Steve Adubato: Banking on the Garden State

Amid the current financial crisis, we wanted to know the condition of our New Jersey-based banks. To find out, we turned to Montville resident Gerald Lipkin, chief executive of Wayne-based Valley National Bank, New Jersey’s largest commercial bank (with $14 billion in assets) and the state’s first to voluntarily accept an infusion of cash under the federal government’s $700 billion financial rescue program.

How are area banks doing?

At Valley National Bank, 99.5 percent of our residential mortgages are current; 98.5 percent of our automobile loans are current.  Fortunately, in New Jersey, very few banks made subprime mortgage loans and very few communities are exposed to those loans. Therefore, New Jersey is in a pretty strong position.
Is the state experiencing an economic crisis?

It could have one. A lot has been said about the direct impact of the economic crisis on the consumers and corporations within the state. However, also of concern are the municipalities, which are currently having difficulty borrowing. The lack of liquidity within this arena not only raises the cost [of borrowing] to each town, but may directly reduce the services provided. One of the strategies the governor presented to stir economic growth throughout the state was to encourage municipalities to deposit their cash flows into local banks. Historically, this was customary. However, a few years ago, the state initiated a program which allowed local New Jersey municipalities to deposit funds in institutions throughout the country…. The governor is now attempting to drive some life back into the state by once again encouraging municipalities to direct their excess cash flows to local financial institutions, which have a vested interest in the long-term sustainability of New Jersey’s economy. I believe this is wonderful; however, the amount of money they are thinking of moving from the non-local funds into New Jersey banks is relatively small and will not solely have enough of an impact.

What is on the horizon in 2009 in terms of the credit crunch for New Jersey consumers?

The federal government has taken some steps to inject capital into the banking system, which is going to translate into the ability of banks to make more loans. What we are facing right now, however, is a crisis of confidence. The average person on the street turns on the TV or radio and hears nothing but bad news from the media and begins to believe everything is going to get worse. As a result, they individually start to cut back and that only exacerbates the situation.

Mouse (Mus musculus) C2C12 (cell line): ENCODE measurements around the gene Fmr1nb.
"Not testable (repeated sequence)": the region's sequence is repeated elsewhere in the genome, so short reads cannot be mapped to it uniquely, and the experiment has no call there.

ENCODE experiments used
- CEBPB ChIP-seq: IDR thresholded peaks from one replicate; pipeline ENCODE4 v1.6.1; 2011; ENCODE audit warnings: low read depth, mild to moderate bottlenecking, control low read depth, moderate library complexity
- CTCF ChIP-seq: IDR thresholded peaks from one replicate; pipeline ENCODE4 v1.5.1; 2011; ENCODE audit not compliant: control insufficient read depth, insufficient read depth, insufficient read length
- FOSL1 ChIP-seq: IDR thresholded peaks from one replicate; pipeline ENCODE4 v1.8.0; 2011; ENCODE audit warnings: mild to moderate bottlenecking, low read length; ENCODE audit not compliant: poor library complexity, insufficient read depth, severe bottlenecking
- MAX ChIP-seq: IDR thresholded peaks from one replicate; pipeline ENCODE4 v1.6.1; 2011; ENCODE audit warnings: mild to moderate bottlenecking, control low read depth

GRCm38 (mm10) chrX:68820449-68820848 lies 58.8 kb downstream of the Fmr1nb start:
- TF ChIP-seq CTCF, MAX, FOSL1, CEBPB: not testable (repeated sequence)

For example, the individual on the street hears that the economy is contracting and the first thing they decide is that instead of going out to dinner twice a week, they only go out one night. As a result, the restaurant sees fewer customers and then lays off staff or sees lower profits. Then the person owning the restaurant holds off buying a new car. Then the car dealer who didn’t sell the car turns around and says, things are bad, I am not going to buy the new house. It feeds on itself.
Valley National has undertaken an aggressive ad campaign that addresses the current fiscal situation. What is your thinking?     

We took on the campaign to reassure our depositors and customers that our bank is sound, our bank is safe, and they can sleep at night. The federal government came in and increased the FDIC levels up to $250,000 per individual account. The average person on the street doesn’t have near that amount on deposit, but there is concern on the street that people are worried. The American public needs to know that if their money is in a bank, they don’t need to worry.

Steve Adubato, PhD., is an Emmy Award-winning anchor for Thirteen/WNET and a media analyst and columnist for, who also appears regularly on CBS 2.  He is the author of the book Make the Connection, as well as his newest book What Were They Thinking?, which examines highly publicized and often controversial public relations and media mishaps.  For more information, log on to

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